Food waste and fraud, in Chicote’s sights

The enormous waste that occurs in Spain, at a time when many do not have enough to eat, or fraud in foods such as cans, meat or artisan products are some of the issues that Alberto Chicote will deal with in a new edition of “Are you going to eat it?” (The sixth).

On September 28, a new season of the investigation and complaint program will be launched, which continues to have the objective of preventing “it from being sneaked up on us” and in which the chef acts as a driver and defender of consumers.

This fourth season of the show, produced by Atresmedia TV in collaboration with Quartz Productions, it is made up of eight chapters in which Alberto Chicote will discover to the viewer how he continues to deceive himself with such everyday things as canned tuna or a box of artisan pasta.

“How many kilos of food end up in the garbage without anyone’s face drooping with shame? What infamous dishes are being sold out there as Spanish Food? Do all tin cans contain what some labels would have us believe? How are they deceiving us with the quality of the meat? And why is the fraud of calling products that are not artisans and homemade? ”are some of the questions that the program will try to answer.

In Spain, almost eight million tons of food are thrown away each year and it is estimated that each Spaniard annually wastes 31 Kilos of food. According to the FAO (Food and Agriculture Organization of the United Nations), a third of the food produced for human consumption ends up in landfills.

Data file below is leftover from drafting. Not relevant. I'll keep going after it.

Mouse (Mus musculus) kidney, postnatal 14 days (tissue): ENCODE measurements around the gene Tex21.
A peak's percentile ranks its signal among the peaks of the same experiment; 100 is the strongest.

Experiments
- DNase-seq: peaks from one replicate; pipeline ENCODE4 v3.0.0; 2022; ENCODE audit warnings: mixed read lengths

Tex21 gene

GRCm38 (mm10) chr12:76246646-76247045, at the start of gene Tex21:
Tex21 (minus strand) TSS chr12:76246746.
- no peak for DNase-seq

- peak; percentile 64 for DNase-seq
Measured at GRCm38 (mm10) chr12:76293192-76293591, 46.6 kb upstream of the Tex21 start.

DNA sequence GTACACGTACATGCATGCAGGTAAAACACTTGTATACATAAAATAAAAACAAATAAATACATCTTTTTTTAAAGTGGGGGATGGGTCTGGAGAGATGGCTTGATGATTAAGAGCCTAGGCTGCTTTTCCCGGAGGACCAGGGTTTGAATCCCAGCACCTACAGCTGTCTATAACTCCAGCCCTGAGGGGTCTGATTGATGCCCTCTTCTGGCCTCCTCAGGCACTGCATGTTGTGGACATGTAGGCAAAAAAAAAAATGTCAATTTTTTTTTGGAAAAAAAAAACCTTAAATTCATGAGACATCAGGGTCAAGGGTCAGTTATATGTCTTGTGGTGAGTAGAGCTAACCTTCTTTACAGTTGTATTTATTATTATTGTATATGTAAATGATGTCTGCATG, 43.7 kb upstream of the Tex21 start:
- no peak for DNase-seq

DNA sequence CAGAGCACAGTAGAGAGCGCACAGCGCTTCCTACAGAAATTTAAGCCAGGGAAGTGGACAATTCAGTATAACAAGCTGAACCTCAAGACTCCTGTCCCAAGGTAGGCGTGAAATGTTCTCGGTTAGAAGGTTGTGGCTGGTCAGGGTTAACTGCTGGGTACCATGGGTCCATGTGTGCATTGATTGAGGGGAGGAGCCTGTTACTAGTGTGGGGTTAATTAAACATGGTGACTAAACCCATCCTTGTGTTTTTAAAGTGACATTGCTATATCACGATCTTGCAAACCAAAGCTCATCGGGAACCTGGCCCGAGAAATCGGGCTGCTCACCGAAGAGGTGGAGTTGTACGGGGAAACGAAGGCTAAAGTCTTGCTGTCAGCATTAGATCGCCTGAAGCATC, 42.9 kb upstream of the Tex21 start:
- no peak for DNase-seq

In this chapter, which opens the season, Chicote will question whether there is any law that prevents or regulates waste, what is the solution and who is responsible.

Chicote He will also speak about Spanish gastronomy abroad and he will travel to London to analyze whether Spanish food can be considered what is offered in restaurants and whether, for example, the paellas served in England damage the prestige of Spanish gastronomy.

Also, among other topics, the chef will delve into clandestine kitchens, which with the pandemic and the ‘boom’ of food delivery have skyrocketed. Businesses outside the law that fail to comply with the Food Safety Law.


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